The Fraudulent Transfer Action asserts four claims for relief. The first two claims seek to avoid the various pre-petition transfers of the Home by the Debtor as actually and constructively fraudulent pursuant to bankruptcy and state law. Section 548 of the Bankruptcy Code permits a trustee to avoid a transfer of an interest of the debtor in property that is actually or constructively fraudulent provided it was made within one year of the bankruptcy filing. See 11 U.S.C. § 548.

Section 544(b) of the Bankruptcy Code permits a trustee to avoid a transfer that would have been avoidable by an unsecured creditor under applicable state law provided that there is such a creditor with a claim against the bankruptcy estate. See 11 U.S.C. § 544(b). Section 3439 et seq. of the California Civil Code permits a creditor to avoid the transfer of an "asset" of the debtor that is actually or constructively fraudulent that is made within four years prior to the date the avoidance action is filed. See Cal. Civ.Code §§ 3439.07, 3439.09. "Asset" is defined to include only the unencumbered, nonexempt value of the property transferred. See Cal. Civ.Code § 3439.01(a).

Both bankruptcy law and California law define an actually fraudulent transfer as one made with "actual intent to hinder, delay, or defraud a creditor." See 11 U.S.C. § 548(a)(1)(A); Cal. Civ.Code § 3439.04(a)(1). Both bankruptcy law and California law define a transfer that is constructively fraudulent, in essence, as one for which the debtor does not received reasonably equivalent value and which is made when the debtor is insolvent or which renders the debtor insolvent. See 11 U.S.C. § 548(b); Cal. Civ.Code § 3439.05. In sum, despite their similarities, the right to avoid a fraudulent transfer under the Bankruptcy Code differs from the right to avoid a fraudulent transfer under California law in two significant respects. First, the "reach back" period under the Bankruptcy Code is only one year. The "reach back" period under California law is four years or, in the case of "actual fraud," if later, one year after the transfer could reasonably have been discovered. See Cal. Civ.Code § 3439.09(a). Second, under the Bankruptcy Code, the entire transfer is avoided. Under California law, only the transfer of the "asset" is avoided.

In the first claim for relief, the Trustee seeks to avoid all of the transfers referred to above as actually fraudulent under both 11 U.S.C. § 548 and Cal. Civ.Code § 3439 et seq. In the second claim for relief, the Trustee seeks to avoid all of the transfers referred to above as constructively fraudulent under both 11 U.S.C. § 548 and Cal. Civ.Code § 3439 et seq. In the third claim for relief, the Trustee seeks a determination that, despite the numerous transfers, the Debtor retained his equitable interest in the Home at the time he filed his bankruptcy petition. Thus, he seeks a determination that the Home is property of the Debtor's bankruptcy estate. In the fourth claim for relief, he seeks turnover of the Home.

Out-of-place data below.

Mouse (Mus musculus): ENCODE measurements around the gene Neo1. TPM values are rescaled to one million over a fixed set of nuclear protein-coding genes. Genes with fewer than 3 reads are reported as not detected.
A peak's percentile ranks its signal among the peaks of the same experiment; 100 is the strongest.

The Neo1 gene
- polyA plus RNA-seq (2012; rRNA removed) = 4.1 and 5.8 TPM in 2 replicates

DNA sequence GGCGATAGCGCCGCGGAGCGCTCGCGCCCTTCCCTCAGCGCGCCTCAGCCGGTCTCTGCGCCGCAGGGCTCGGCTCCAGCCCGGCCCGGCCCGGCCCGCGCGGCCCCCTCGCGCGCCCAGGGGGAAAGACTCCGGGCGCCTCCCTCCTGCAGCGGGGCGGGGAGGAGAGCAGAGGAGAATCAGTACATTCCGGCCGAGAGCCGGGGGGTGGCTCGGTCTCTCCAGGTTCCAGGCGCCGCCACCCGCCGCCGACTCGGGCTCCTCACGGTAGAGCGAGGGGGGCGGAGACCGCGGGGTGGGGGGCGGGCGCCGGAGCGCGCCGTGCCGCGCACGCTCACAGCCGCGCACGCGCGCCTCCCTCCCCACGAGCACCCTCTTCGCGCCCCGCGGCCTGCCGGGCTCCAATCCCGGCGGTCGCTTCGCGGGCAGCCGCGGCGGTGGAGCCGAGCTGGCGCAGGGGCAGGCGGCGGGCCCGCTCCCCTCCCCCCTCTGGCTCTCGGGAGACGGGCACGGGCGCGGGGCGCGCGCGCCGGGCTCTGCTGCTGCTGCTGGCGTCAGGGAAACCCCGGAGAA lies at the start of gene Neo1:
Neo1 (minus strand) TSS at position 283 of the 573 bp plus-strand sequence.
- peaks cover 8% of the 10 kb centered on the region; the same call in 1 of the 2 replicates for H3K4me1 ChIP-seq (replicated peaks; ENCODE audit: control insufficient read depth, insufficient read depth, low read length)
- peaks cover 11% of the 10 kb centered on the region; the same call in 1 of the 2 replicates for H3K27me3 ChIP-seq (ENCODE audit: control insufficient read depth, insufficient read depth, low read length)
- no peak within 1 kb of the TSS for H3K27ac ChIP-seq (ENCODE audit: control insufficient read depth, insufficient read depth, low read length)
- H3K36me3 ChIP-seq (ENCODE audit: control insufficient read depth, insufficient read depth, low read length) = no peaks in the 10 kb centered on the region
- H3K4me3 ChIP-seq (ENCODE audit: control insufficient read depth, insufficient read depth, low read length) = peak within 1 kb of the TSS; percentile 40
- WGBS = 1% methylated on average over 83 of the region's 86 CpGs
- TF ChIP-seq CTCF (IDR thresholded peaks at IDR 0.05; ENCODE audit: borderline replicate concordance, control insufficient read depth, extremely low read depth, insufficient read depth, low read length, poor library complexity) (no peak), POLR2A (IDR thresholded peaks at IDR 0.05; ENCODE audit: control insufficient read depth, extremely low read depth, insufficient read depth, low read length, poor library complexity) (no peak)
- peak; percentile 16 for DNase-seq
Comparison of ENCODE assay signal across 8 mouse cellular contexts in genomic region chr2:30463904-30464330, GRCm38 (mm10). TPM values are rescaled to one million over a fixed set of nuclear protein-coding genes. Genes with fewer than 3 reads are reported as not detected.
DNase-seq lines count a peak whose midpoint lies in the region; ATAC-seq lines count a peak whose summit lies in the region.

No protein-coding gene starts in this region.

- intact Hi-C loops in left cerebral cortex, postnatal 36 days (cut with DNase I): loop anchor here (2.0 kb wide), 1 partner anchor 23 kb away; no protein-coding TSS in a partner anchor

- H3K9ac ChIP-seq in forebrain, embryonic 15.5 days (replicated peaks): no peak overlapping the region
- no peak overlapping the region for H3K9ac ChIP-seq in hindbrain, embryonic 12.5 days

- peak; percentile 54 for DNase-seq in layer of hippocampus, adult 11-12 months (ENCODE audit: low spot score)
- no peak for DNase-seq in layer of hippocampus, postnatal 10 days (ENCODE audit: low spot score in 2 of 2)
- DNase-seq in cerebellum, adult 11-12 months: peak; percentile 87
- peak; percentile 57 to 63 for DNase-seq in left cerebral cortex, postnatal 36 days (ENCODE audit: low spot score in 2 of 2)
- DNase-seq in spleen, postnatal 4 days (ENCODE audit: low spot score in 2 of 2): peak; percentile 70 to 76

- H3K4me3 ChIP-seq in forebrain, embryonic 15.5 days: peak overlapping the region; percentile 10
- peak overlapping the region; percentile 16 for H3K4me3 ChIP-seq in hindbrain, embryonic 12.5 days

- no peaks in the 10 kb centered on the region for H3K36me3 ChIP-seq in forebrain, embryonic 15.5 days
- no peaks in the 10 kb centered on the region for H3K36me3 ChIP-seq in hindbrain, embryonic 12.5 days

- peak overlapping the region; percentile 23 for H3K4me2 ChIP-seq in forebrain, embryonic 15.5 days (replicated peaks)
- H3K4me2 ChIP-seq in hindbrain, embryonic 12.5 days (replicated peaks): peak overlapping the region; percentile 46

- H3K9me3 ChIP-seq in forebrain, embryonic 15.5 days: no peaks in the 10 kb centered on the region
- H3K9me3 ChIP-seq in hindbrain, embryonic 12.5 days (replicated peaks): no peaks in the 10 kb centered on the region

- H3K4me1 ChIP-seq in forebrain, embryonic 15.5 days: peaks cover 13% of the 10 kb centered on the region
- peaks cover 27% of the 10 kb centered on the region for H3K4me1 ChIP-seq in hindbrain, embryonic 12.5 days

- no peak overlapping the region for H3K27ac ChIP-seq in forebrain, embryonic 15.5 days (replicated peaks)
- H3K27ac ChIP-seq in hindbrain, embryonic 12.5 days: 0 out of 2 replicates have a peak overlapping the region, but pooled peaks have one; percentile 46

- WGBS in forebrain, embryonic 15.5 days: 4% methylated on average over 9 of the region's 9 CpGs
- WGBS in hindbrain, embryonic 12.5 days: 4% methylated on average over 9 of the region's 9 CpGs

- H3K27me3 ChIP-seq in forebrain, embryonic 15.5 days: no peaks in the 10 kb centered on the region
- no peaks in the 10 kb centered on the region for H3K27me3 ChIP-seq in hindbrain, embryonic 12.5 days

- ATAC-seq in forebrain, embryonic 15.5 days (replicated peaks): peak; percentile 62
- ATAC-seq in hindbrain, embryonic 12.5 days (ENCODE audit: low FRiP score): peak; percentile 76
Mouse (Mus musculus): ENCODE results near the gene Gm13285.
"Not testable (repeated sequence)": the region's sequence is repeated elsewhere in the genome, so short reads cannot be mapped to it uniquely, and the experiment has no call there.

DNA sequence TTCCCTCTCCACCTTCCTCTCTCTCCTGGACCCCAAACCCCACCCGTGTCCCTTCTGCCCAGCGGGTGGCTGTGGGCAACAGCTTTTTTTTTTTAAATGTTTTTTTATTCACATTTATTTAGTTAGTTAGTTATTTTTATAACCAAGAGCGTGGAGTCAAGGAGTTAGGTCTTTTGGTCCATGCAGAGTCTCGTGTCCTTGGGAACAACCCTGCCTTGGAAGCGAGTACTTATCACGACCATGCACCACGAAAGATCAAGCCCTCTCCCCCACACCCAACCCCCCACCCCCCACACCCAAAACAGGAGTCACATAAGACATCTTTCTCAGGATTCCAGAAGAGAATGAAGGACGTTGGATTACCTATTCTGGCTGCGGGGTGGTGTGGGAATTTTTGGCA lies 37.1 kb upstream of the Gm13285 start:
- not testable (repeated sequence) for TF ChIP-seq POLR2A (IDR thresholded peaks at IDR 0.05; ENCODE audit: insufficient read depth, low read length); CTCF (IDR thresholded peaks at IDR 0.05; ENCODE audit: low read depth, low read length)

The evidence presented at trial persuaded the Court that all of the transfers in question were made with actual intent to hinder, delay, or defraud creditors. Actual intent must generally be established by reference to external circumstances. California fraudulent transfer law has codified some of the types of circumstances commonly found to indicate actual intent to defraud. Several of these "badges of fraud" are present here. [FN7] The Court was also persuaded that the Debtor received no consideration for any of the transfers and that they rendered the Debtor insolvent.

FN7. For example, all of the transfers were to insiders; the Debtor retained possession and control of the Home after the all of the transfers; the Debtor had been sued before most of the transfers; no consideration was received for the transfers; and the Debtor was rendered insolvent by the transfers. See Cal. Civ.Code § 3439.04(b).

The Court did not believe the Debtor's and Susana's testimony that the transfer reflected by the Transmutation Agreement was made to restore marital harmony and to give Susana a sense of financial security. It was obvious to the Court that the Debtor exerted complete control over the disposition of the Home both before and after the execution of the Transmutation Agreement. However, the transfer reflected by the Transmutation Agreement is irrelevant because, as noted above, in 1998, Susana transferred her separate property interest in the Home to RICH LLC pursuant to the 1998 Deed. The Debtor obviously considered the GG Trust Declaration as not having effected a transfer because he did not bother to have any document executed by the trustee of the GG Trust, transferring title back to the Debtor and Susana (or to Susana alone) before he and Susana executed the 1998 Deed.